Can anyone please tell about slope function
(by cathalgarvey from gmail.com)
Fri Mar 25 08:18:12 EST 2011
Personally I've forgotten plenty of supposedly "foundational" stuff from
primary school that simply holds no value to me, including what was then a
very firm grasp of the Irish language. I'd like to know better Irish than I
do, but without needing it the skill simply atrophied away. If someone were
to chastise me for not knowing Irish, I'd probably ignore them entirely.
Now, the maths knowledge we're discussing here is pretty important to a
scientist or engineer career-wise, it's true. However, some people simply
lack a head for maths entirely, and others may simply have avoided having to
do maths in the course of their careers. Experiments with binary outputs
seldom call for detailed graphs or examinations of correlation, and so I can
imagine countless situations in which a skilled and respectable scientist
may either avoid doing maths of this sort entirely, or may allow their
previous levels of proficiency to decay away.
So, while it seems *unlikely* that someone could get very far without
knowing such things, it's not shameful for them to have done so. It
shouldn't really be taken as an indicator of their quality as a scientist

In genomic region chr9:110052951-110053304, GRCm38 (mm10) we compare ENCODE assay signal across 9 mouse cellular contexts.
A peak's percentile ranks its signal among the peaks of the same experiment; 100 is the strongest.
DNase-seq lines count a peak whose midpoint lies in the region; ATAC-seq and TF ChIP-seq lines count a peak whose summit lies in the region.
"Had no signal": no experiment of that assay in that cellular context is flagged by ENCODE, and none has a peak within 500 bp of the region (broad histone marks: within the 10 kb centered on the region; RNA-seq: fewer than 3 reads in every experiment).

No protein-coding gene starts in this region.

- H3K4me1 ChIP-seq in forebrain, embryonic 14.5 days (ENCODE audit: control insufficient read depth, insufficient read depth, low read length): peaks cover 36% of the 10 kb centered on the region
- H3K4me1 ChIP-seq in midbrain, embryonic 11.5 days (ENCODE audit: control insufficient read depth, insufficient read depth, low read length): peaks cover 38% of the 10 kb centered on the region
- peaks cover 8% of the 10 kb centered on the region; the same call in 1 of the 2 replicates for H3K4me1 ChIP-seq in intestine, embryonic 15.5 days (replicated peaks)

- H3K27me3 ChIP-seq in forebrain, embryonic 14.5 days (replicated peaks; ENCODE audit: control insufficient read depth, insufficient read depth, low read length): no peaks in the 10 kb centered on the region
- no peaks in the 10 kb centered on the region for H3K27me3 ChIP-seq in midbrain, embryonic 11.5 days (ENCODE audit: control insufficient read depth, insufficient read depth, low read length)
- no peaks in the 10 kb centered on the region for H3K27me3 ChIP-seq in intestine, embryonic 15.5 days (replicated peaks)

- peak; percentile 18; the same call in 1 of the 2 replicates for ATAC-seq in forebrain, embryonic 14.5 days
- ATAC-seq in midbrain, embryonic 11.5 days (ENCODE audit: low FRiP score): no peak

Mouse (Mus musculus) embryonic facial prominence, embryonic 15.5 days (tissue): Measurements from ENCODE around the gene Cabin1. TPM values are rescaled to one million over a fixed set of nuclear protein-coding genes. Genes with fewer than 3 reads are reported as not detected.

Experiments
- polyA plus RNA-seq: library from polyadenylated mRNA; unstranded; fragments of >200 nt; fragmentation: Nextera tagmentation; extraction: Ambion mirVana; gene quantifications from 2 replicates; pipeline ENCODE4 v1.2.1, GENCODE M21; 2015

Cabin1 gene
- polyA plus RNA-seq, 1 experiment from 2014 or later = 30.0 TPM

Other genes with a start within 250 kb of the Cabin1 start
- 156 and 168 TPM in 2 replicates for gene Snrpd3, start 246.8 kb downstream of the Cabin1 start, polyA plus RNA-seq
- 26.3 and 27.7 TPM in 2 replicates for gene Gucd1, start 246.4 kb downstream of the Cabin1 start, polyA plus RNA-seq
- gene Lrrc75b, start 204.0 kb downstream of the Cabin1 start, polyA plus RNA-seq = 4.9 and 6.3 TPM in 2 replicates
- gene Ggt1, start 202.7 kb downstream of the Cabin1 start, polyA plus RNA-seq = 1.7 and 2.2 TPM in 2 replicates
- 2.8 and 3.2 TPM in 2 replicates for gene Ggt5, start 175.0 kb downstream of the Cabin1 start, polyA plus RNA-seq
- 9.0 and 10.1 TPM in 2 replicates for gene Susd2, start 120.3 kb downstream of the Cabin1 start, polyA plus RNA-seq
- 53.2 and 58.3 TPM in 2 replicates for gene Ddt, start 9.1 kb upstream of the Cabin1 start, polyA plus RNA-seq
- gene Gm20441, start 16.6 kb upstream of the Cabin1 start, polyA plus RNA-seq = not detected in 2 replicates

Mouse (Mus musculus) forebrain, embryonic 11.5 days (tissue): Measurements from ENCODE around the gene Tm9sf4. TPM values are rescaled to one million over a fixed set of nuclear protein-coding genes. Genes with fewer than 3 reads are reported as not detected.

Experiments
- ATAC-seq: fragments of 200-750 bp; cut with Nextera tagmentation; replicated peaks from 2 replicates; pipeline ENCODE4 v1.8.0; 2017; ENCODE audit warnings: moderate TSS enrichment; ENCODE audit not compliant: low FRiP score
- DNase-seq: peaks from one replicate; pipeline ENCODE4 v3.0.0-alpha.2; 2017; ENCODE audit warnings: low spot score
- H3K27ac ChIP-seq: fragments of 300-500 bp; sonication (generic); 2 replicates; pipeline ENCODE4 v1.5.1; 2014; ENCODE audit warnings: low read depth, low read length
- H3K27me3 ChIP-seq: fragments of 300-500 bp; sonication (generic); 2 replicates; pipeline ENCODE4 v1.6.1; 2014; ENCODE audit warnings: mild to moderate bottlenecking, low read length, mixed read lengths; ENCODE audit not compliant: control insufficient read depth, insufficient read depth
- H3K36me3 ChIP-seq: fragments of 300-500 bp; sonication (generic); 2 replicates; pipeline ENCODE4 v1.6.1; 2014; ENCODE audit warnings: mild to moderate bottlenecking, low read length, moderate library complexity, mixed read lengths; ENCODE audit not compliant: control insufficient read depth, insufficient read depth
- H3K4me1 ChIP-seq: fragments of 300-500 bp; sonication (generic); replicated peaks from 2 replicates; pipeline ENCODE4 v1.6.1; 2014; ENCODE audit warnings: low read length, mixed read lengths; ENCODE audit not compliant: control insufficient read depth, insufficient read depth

without knowing more about them or their work. All that aside, I'm with
Joshua on this one; if someone posts a question on methods in science here,
we should be offering answers and withholding criticisms unless there's some
ethical reason to make something more out of it.
On 25 March 2011 05:53, DK <dk from no.email.thankstospam.net> wrote:
> In article <mailman.522.1301008328.20886.methods from net.bio.net>, Joshua
> Silverstein <silverstein.joshua from gmail.com> wrote:
> >I feel his/her pain in hearing "you should check this source and that,
> >is simple"... I do agree this subject is a bit ridiculous to ask, but I
> >posed questions to the listserve before about protocols that seem to be so
> >common that a real detailed SOP isn't available unless your lab has been
> >working on the problem for a decade or three. With more information in
> >digital age, it seems like we just have a lot more junk out there to sift
> >I wish that people would be more respectful and just help. We don't know
> >each other and I'd like to think of the listserve as a symbiotic
> >relationship where we can all learn without being told we are stupid.
> >Really it would take 2 minutes of your time and care to help one another
> >out, instead of ridiculing. This listserve doesn't exist to question the
> >state of science today, it is to advance it. If you want to talk policy,
> >find another venue, or I bet less people will subscribe to this listserve.
> All this sounds fine and generally correct but let's not forget the
> It is 5th or 6th grade material we are talking here. *That* makes quite
> a difference. Lotsa implications.
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